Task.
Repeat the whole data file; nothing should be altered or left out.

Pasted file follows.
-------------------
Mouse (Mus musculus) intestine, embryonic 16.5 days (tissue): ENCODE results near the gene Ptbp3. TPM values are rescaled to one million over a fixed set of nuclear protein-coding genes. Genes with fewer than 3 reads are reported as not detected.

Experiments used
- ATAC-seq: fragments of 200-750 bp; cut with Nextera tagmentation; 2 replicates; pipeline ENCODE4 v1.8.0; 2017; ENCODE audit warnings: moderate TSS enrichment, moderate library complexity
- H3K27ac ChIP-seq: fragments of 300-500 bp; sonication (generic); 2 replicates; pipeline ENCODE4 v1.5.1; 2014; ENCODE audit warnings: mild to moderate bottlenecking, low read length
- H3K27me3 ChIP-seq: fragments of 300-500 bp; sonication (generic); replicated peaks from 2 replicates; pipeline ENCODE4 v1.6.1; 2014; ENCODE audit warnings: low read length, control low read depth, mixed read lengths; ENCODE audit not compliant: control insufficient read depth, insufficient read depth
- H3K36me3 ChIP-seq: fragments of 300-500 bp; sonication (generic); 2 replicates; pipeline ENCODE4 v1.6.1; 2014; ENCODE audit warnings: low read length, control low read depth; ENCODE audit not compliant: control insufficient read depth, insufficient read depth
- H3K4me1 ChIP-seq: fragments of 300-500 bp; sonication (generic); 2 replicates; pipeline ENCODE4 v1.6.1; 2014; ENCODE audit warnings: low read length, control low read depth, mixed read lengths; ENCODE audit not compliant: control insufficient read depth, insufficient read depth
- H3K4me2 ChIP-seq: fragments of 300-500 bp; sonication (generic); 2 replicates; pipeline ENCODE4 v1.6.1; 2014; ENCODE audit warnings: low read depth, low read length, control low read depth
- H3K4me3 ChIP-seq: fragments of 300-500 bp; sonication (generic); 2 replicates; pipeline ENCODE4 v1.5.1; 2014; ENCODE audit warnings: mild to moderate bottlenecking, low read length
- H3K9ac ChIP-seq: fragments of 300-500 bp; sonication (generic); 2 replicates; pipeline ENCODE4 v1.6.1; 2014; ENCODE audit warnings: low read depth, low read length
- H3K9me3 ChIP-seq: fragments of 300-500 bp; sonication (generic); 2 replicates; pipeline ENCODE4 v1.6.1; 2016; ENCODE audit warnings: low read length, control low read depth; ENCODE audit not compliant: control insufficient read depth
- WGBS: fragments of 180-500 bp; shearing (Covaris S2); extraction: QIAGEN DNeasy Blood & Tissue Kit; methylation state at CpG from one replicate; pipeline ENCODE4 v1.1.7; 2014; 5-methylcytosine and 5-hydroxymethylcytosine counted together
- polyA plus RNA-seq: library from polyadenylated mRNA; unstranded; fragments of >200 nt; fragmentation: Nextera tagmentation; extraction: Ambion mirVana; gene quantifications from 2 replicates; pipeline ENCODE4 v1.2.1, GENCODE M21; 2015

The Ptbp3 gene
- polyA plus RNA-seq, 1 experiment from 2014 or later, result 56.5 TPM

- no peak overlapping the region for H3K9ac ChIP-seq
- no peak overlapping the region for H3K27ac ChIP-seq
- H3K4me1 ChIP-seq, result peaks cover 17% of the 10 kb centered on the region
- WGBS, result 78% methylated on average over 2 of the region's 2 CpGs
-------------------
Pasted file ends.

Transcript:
Mouse (Mus musculus) intestine, embryonic 16.5 days (tissue): ENCODE results near the gene Ptbp3. TPM values are rescaled to one million over a fixed set of nuclear protein-coding genes. Genes with fewer than 3 reads are reported as not detected.

Experiments used
- ATAC-seq: fragments of 200-750 bp; cut with Nextera tagmentation; 2 replicates; pipeline ENCODE4 v1.8.0; 2017; ENCODE audit warnings: moderate TSS enrichment, moderate library complexity
- H3K27ac ChIP-seq: fragments of 300-500 bp; sonication (generic); 2 replicates; pipeline ENCODE4 v1.5.1; 2014; ENCODE audit warnings: mild to moderate bottlenecking, low read length
- H3K27me3 ChIP-seq: fragments of 300-500 bp; sonication (generic); replicated peaks from 2 replicates; pipeline ENCODE4 v1.6.1; 2014; ENCODE audit warnings: low read length, control low read depth, mixed read lengths; ENCODE audit not compliant: control insufficient read depth, insufficient read depth
- H3K36me3 ChIP-seq: fragments of 300-500 bp; sonication (generic); 2 replicates; pipeline ENCODE4 v1.6.1; 2014; ENCODE audit warnings: low read length, control low read depth; ENCODE audit not compliant: control insufficient read depth, insufficient read depth
- H3K4me1 ChIP-seq: fragments of 300-500 bp; sonication (generic); 2 replicates; pipeline ENCODE4 v1.6.1; 2014; ENCODE audit warnings: low read length, control low read depth, mixed read lengths; ENCODE audit not compliant: control insufficient read depth, insufficient read depth
- H3K4me2 ChIP-seq: fragments of 300-500 bp; sonication (generic); 2 replicates; pipeline ENCODE4 v1.6.1; 2014; ENCODE audit warnings: low read depth, low read length, control low read depth
- H3K4me3 ChIP-seq: fragments of 300-500 bp; sonication (generic); 2 replicates; pipeline ENCODE4 v1.5.1; 2014; ENCODE audit warnings: mild to moderate bottlenecking, low read length
- H3K9ac ChIP-seq: fragments of 300-500 bp; sonication (generic); 2 replicates; pipeline ENCODE4 v1.6.1; 2014; ENCODE audit warnings: low read depth, low read length
- H3K9me3 ChIP-seq: fragments of 300-500 bp; sonication (generic); 2 replicates; pipeline ENCODE4 v1.6.1; 2016; ENCODE audit warnings: low read length, control low read depth; ENCODE audit not compliant: control insufficient read depth
- WGBS: fragments of 180-500 bp; shearing (Covaris S2); extraction: QIAGEN DNeasy Blood & Tissue Kit; methylation state at CpG from one replicate; pipeline ENCODE4 v1.1.7; 2014; 5-methylcytosine and 5-hydroxymethylcytosine counted together
- polyA plus RNA-seq: library from polyadenylated mRNA; unstranded; fragments of >200 nt; fragmentation: Nextera tagmentation; extraction: Ambion mirVana; gene quantifications from 2 replicates; pipeline ENCODE4 v1.2.1, GENCODE M21; 2015

The Ptbp3 gene
- polyA plus RNA-seq, 1 experiment from 2014 or later, result 56.5 TPM

- no peak overlapping the region for H3K9ac ChIP-seq
- no peak overlapping the region for H3K27ac ChIP-seq
- H3K4me1 ChIP-seq, result peaks cover 17% of the 10 kb centered on the region
- WGBS, result 78% methylated on average over 2 of the region's 2 CpGs